One of the most famous slaves in American history turned financier could be among four of the human skeletons discovered by workers in a basement in Washington DC.
According to a Washington historian, one of the remains might belong to Yarrow Mamout, the African slave who bought his freedom in an elitist Georgetown and became an established financier.
At 16, he was literate in Arabic, his native language and a little English. In a literal sense, Mamout, who was a Muslim was smart and his Qur’anic education was all the foundation he needed to change his life and help him transition from being a slave to a money-lending Georgetown financier in the 19th century.
In 1752, Elijah, a Maryland slave ship, brought young Mamout and other slaves to Maryland. For 44 years, he was a slave to Samuel Beall, a wealthy tobacco farmer in Takoma Park, Maryland.
After some time, he became a slave to Beall’s son as well but in Georgetown. With his little education, it is assumed that he was given on loan to other slave masters.
His works on the ocean-going sailing ship, Maryland, that was docked on the Potomac, earned him wages which were given to his master.
“He was purported to be the strongest swimmer in the Potomac River,” Jerry McCoy, a special collections librarian at the DC Public Library said. “He was a local legend.”
A smart Mamout made some savings out of the wages as well. He was the best swimmer at the time and knew his way about a ship, the Maryland ship owner once said. Mamout was very close to his master, Samuel. He even earned the title of a “body servant.”
This exposed him to dealings with the elites at the time, including merchants, planters, lawyers and probably politicians. It is assumed that he picked a lot from these people, writes Johnston.
At age 60, and after decades of saving his wages, Mamout, bought his freedom. He did not recoil into a reclusive life. He went on to do many menial jobs while amassing more wealth.
He lost his savings on a few occasions, falling prey to fraudsters but that did not pin him down. It is in the 1800s that he acquired his first property on Dent Place and his financier business was also established. His level of success at that time was no mean feat and unattainable for even working-class white Americans, AramcoWorld reports.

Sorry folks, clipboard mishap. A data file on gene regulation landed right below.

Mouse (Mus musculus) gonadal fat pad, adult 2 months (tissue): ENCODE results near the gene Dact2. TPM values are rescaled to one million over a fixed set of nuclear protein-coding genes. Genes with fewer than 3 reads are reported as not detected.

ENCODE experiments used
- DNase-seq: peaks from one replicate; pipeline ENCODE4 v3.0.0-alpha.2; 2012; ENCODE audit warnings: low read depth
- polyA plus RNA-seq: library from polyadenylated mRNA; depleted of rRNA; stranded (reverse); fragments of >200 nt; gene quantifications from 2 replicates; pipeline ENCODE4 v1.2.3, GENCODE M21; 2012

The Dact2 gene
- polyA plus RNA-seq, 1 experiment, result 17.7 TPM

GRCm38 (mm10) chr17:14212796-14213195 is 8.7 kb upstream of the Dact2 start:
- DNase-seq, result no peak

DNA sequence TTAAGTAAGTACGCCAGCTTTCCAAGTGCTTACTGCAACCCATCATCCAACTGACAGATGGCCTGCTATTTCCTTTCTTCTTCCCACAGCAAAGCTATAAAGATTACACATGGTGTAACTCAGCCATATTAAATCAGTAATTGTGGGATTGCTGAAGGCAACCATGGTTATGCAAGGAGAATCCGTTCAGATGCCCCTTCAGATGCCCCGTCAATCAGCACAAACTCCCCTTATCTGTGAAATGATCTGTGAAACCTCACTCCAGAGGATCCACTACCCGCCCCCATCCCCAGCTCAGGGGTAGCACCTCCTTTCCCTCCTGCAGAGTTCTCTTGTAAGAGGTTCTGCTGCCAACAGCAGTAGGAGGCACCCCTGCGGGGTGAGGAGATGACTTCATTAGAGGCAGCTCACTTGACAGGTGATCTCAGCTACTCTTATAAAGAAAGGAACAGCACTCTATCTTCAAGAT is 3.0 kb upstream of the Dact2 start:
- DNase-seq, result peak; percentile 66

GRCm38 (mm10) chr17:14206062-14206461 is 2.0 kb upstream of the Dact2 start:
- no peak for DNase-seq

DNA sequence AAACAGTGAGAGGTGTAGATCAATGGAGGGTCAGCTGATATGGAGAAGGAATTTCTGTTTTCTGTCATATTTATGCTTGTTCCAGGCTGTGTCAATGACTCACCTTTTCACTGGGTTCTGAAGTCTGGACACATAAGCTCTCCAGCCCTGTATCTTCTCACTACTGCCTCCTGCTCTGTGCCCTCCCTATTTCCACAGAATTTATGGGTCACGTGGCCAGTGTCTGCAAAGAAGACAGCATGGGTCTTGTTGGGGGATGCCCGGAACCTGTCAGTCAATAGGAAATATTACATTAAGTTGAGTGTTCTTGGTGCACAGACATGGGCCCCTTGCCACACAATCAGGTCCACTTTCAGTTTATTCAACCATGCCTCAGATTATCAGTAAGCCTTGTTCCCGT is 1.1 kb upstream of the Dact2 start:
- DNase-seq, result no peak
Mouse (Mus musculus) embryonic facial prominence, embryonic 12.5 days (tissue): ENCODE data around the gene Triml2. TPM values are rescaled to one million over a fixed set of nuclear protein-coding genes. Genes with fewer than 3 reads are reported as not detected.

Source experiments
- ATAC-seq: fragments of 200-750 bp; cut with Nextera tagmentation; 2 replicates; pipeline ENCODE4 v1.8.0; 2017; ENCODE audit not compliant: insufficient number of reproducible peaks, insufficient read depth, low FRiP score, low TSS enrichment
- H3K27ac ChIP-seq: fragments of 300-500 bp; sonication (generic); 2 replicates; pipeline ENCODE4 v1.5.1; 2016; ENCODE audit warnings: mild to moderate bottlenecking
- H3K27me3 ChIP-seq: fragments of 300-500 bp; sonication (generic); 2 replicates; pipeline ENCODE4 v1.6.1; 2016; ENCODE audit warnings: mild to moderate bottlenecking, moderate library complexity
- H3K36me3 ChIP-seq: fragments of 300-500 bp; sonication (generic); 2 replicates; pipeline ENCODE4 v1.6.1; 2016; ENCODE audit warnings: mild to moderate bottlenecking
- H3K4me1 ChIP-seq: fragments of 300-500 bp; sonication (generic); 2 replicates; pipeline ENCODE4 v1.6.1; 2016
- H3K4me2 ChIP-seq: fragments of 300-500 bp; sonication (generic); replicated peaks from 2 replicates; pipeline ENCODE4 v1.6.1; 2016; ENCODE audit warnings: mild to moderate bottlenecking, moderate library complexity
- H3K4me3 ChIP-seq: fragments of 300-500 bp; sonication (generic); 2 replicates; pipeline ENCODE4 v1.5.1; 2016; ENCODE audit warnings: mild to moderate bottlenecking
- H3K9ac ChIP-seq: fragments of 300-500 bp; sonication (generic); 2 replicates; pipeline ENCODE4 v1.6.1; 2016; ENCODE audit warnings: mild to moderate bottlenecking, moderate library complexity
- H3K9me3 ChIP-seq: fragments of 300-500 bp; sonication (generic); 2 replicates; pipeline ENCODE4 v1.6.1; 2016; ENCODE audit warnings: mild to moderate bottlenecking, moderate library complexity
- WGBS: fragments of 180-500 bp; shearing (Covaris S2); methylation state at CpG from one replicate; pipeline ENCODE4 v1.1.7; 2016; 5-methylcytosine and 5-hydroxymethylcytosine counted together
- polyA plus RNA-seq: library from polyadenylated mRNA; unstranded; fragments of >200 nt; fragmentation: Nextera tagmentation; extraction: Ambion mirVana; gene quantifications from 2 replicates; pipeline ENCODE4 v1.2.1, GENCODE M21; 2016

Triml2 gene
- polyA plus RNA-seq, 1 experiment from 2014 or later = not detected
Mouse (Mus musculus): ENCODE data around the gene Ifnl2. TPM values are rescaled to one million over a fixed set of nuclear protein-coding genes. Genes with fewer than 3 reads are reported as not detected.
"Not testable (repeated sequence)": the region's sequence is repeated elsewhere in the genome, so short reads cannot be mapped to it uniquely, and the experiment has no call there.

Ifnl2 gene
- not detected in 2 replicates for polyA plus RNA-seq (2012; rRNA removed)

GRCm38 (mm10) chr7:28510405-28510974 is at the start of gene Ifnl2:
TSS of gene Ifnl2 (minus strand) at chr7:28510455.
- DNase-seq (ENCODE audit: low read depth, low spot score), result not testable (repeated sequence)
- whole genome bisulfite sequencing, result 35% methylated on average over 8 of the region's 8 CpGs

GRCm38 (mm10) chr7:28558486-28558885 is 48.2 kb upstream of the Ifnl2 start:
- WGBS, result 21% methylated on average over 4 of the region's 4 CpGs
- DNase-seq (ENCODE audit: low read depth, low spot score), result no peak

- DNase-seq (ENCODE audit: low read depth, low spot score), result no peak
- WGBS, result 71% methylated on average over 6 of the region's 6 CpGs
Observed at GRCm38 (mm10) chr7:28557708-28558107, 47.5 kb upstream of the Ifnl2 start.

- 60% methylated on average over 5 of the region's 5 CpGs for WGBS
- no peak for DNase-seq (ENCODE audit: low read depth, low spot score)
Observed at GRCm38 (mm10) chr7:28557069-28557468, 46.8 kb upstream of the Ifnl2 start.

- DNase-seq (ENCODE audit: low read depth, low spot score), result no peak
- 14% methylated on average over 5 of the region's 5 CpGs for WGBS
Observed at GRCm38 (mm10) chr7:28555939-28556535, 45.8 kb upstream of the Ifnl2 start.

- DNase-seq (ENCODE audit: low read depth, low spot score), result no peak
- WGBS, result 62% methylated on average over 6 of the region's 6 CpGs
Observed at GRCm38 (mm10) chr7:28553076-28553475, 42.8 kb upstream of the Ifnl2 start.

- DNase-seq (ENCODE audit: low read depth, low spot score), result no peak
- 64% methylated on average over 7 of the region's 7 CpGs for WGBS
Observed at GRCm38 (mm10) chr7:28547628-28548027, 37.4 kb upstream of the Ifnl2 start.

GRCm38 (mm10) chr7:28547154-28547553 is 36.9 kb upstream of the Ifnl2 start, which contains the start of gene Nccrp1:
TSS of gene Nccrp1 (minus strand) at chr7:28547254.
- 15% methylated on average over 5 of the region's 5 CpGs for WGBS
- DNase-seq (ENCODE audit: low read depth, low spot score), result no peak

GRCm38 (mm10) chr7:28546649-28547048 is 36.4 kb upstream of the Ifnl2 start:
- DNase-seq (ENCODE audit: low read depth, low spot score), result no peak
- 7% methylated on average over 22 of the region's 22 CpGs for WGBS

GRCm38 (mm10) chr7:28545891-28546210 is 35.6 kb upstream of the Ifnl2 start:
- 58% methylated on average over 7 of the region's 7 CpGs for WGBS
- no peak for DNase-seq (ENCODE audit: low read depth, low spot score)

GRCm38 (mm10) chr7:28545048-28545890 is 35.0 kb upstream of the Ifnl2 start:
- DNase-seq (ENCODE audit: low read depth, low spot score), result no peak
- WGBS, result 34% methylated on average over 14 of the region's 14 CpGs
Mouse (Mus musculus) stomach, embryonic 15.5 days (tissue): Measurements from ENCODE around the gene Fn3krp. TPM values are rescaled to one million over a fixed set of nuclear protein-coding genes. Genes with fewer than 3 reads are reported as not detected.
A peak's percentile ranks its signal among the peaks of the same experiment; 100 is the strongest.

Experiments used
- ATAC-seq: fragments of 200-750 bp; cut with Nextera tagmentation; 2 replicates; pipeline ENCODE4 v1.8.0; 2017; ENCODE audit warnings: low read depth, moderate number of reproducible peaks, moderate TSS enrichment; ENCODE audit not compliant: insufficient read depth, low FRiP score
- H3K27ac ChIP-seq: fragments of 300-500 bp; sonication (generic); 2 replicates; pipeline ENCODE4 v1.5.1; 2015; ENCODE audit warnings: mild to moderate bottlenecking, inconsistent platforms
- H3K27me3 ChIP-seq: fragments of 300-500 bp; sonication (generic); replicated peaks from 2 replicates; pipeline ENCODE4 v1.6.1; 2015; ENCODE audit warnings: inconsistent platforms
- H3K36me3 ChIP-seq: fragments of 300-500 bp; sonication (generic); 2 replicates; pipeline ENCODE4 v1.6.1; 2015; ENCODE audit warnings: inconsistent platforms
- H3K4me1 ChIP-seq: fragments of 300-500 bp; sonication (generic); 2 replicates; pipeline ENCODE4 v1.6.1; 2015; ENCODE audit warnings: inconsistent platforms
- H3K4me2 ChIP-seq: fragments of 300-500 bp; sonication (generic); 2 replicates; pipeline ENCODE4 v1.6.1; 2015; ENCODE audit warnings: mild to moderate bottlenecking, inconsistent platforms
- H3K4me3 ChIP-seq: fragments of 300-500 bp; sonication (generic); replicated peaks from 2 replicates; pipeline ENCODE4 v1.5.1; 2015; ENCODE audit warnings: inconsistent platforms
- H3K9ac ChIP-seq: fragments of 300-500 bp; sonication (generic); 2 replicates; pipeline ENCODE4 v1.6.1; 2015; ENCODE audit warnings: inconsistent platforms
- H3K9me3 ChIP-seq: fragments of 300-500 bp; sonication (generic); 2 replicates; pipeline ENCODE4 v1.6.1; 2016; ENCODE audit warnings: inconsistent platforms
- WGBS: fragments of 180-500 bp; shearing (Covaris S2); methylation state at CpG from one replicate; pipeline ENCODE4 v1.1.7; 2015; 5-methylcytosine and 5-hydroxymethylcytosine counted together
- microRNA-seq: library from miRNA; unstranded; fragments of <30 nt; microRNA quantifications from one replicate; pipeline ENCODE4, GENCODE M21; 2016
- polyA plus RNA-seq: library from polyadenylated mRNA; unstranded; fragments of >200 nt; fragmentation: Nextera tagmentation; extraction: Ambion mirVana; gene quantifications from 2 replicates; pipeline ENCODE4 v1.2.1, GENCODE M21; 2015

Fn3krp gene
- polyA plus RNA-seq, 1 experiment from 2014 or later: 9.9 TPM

He also invested in stocks at the Columbia Bank of Georgetown. His lending business was beneficial to both the white and black merchants at the time.
This earned him prominence in his neighbourhood. When he settled in Dent Place, he only had one other neighbour.
Currently, there is an ongoing forensic investigation to ascertain if the remains belong to Mamout. The home on 3317 Q Street where the remains were found is a direct link to the 3324 Dent Place property Mamout owned before he died.
Mamout died in 1823 when he was around the age of 88 and the old log cabin home structure has long been demolished.
James H. Johnson, Mamout’s biographer speculated in 2015 at a Georgetown Board meeting that “Mamout’s remains were probably buried somewhere undisturbed on his former property,” The Washington Post reported then.
McCoy said “the block on Q Street was a Presbyterian cemetery in the 1800s. The white cemetery was where Volta Park is now, while the black cemetery was across the street.
“Most of the remains were exhumed and moved, but homes were built on top of the black cemetery.”
“It just serves as a reminder that there’s history literally buried under people’s feet,” he added.
Mamout’s burial site is still a mystery.
“[It] would be an incredible discovery if that was able to be determined through DNA,” McCoy said.
Ongoing works by Prinar Development LLC and Christian Zapatka Architect, PLLC at the site have been halted so historians can preserve the findings. All the bones discovered at the old cemetery have also been donated to the Historic Preservation Office, according to reports.